“It Follows” is the ideal film to screen for a high school sex-ed class. “It” is a sexually transmitted disease like none other. After a bizarre sexual encounter, Jay Height (Maika Monroe) begins to see apparitions. “It” can appear in any shape or form, including even that of a loved one, and “It” does exactly what the film title says “It” does. The only way to eliminate “It” is to transfer “It” to another person via sexual intercourse, and that strategy alone is erroneous, considering everyone in the film who does transfer “It” is still plagued by the apparition. Jay hesitates before considering that route, and with a few friends, the battle begins to get rid of “It” once and for all.
In contrast to the description on Rotten Tomatoes, the film is not necessarily “terrifying,” but it definitely leaves a mark. There are a few jump-scares, but what actually appears induces open mouths and bulging eyes. This isn’t because the apparitions are “terrifying,” but rather shocking to look at in the sense that the majority of these apparitions are baring all for the world to see. In other words, the primary symptom of the STD “It” will cause a bunch of naked strangers to appear stepping slowly towards you. But this is where the film’s genius lies. Viewers will have themselves jumping at everything—even the theater attendant’s routine doorway check could induce a heart attack. That’s one of the many ways “It Follows” stays with you. The aspect of paranoia is key to the film’s success.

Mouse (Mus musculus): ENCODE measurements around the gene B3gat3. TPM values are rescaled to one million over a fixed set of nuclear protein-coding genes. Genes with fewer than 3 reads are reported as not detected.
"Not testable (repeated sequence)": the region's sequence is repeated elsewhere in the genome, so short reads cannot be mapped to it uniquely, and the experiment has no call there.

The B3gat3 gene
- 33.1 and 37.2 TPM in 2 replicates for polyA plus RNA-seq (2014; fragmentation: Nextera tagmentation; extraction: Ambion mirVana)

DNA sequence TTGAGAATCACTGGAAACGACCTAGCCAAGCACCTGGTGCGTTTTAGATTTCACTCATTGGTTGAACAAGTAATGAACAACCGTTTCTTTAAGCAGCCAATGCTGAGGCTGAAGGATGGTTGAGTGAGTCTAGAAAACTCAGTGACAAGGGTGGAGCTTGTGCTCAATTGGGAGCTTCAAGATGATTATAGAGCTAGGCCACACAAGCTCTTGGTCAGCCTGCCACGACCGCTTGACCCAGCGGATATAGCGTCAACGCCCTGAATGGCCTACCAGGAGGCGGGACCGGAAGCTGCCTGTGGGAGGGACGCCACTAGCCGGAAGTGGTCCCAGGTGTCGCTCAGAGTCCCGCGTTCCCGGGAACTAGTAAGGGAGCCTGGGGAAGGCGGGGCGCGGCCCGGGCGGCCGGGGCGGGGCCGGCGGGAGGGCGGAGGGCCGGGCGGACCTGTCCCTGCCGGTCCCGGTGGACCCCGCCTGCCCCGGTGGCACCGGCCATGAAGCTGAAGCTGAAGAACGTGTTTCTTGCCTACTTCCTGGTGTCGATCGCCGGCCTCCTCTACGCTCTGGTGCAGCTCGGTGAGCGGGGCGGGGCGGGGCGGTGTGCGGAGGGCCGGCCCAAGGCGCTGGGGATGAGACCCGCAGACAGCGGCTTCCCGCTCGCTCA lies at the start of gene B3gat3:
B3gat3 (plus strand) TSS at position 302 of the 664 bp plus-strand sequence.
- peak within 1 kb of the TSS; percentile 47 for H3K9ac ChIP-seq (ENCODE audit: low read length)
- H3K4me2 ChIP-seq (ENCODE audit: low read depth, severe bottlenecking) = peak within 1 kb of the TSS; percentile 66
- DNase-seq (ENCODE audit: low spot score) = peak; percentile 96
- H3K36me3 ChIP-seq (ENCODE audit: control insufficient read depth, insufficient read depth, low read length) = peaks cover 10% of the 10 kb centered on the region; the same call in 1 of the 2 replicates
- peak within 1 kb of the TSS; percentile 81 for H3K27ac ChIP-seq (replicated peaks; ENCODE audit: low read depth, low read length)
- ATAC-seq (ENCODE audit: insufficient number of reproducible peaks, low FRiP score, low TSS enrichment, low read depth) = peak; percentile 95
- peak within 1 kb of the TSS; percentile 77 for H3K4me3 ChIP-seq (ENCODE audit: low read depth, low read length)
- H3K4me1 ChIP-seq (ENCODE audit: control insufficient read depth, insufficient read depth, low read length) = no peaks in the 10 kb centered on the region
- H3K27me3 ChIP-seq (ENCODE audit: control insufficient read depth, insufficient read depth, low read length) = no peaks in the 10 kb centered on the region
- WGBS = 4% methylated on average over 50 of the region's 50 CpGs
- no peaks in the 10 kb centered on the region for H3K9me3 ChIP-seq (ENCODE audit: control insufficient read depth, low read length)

The film’s stylistic approach to the horror genre is impressive. Using soft tones and careful attention to camera shots, it maintains a chilling hold without sacrificing the art of film. The opening scene holds quite a long shot length for a horror film and saves its unnerving score for later. The source of the girl’s fear is unknown, but her panicked expression as she runs aimlessly in high heels in the street along with the simplicity of the shot is still engaging. It’s an indie film and at times it is rather easy to forget a horror film is on the screen. It’s also nearly impossible to know what decade the story takes place. Characters are seen drinking “Cola” and reading “PlayPen,” but Yara (Olivia Luccardi) is shown constantly reading off her Kindle in the shape of a seashell.
“It Follows” thankfully isn’t churned out of a Hollywood machine. The most recognizable actor is Keir Gilchrist, who plays the love stricken Paul with his signature timidity seen in the series “United States of Tara” and the film “It’s Kind of a Funny Story.”
“It Follows” wasn’t planning on being as successful as it was. Originally, the film was going to show in a few theaters and then directly release to video. But the raving reviews and heavy demand pushed back its video release date to allow the film to spread across the nation. However, it is spreading with ease. Slowly, “It” is creeping into more and more theaters. You’ve been warned.
3.5 out of 5 stars
Sammi Brennan can be reached at Samantha.Brennan@spartans.ut.edu.